July 15, 2022
Barry Grabow has been named mission area executive for the National Health Mission Area at the Johns Hopkins University Applied Physics Laboratory (APL) in Laurel, Maryland, formally stepping into a role he has held in an acting capacity since August.
APL’s National Health Mission Area comprises two major program areas: Health Protection and Assurance focuses on securing individual and global health, and Warfighter Health and Readiness focuses on the health and care of our nation’s warfighters.
As acting mission area executive, Grabow focused on finding new opportunities for impact in areas such as sensor development and prototyping. He said he would continue to align the mission area’s work with its recently updated strategy, centered on a charge to provide health care at any time, and anywhere.
“Individuals are at risk for illness or injury in a variety of circumstances and settings,” he said. “How do we assure the right care is available for future long-duration space travelers millions of miles from Earth? How do we assure the right care is available after a natural disaster that eliminates supply chains, renders health care facilities inoperable and prevents skilled health care workers from reaching those who need care? How do we assure that an elderly person isn’t overcome by multiple illnesses that dramatically impact their quality of life?”
Focused on those questions, he said, the mission area takes a strategic, collaborative approach to making sure the right care solutions are available in any circumstance.
“We do this by drawing on insights from our other goals and by partnering with health care stakeholders to develop solutions based on data and requirements,” he continued. “We test these solutions in operationally relevant conditions and learn how to refine and extend them as new insights are gained and as new operational requirements emerge.”
Grabow brings a wealth of experience to his new role. He holds a bachelor’s degree in electrical engineering from the Milwaukee School of Engineering and master’s and doctoral degrees in electrical engineering from Johns Hopkins University. He taught briefly at Johns Hopkins before coming to APL in 1993 as a postdoctoral researcher in the Electro-Optical Systems Group of what was then called the Fleet Systems Department. He led research efforts on superconducting thin film detectors, evaluating their performance as the prototype for a high-speed, very sensitive, wideband passive detector system of radiant energy.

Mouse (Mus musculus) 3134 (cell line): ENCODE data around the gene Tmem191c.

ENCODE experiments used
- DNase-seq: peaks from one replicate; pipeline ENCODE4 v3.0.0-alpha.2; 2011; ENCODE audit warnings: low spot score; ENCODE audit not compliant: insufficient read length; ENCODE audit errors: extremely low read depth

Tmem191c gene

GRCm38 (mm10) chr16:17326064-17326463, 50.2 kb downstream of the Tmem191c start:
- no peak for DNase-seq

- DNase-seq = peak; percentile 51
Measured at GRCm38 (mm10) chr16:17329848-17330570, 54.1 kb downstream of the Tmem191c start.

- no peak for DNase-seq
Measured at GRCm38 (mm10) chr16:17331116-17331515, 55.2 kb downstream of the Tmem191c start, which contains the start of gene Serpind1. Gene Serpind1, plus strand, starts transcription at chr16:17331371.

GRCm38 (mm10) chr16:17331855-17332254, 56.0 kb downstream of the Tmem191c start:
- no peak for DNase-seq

He was appointed to the Laboratory’s Principal Professional Staff in 2005 and quickly took on positions of increasing responsibility, in several departments, amassing an extensive background in radio frequency circuit modeling, simulation, design, testing and measurement. His most recent work in this area includes miniature radio frequency transmitter modules with integrated microprocessors and antennas. His experience includes high-data-rate multichip-module design; high-speed, low-temperature cable design; digital signal processing hardware applications; and microwave circuit design, testing and measurement.
He has also served in many leadership roles during his APL career, including deputy mission area executive, branch supervisor, program manager and group supervisor.
Media contact: Paulette Campbell, 240-228-6792, Paulette.Campbell@jhuapl.edu
The Applied Physics Laboratory, a not-for-profit division of The Johns Hopkins University, meets critical national challenges through the innovative application of science and technology. For more information, visit www.jhuapl.edu.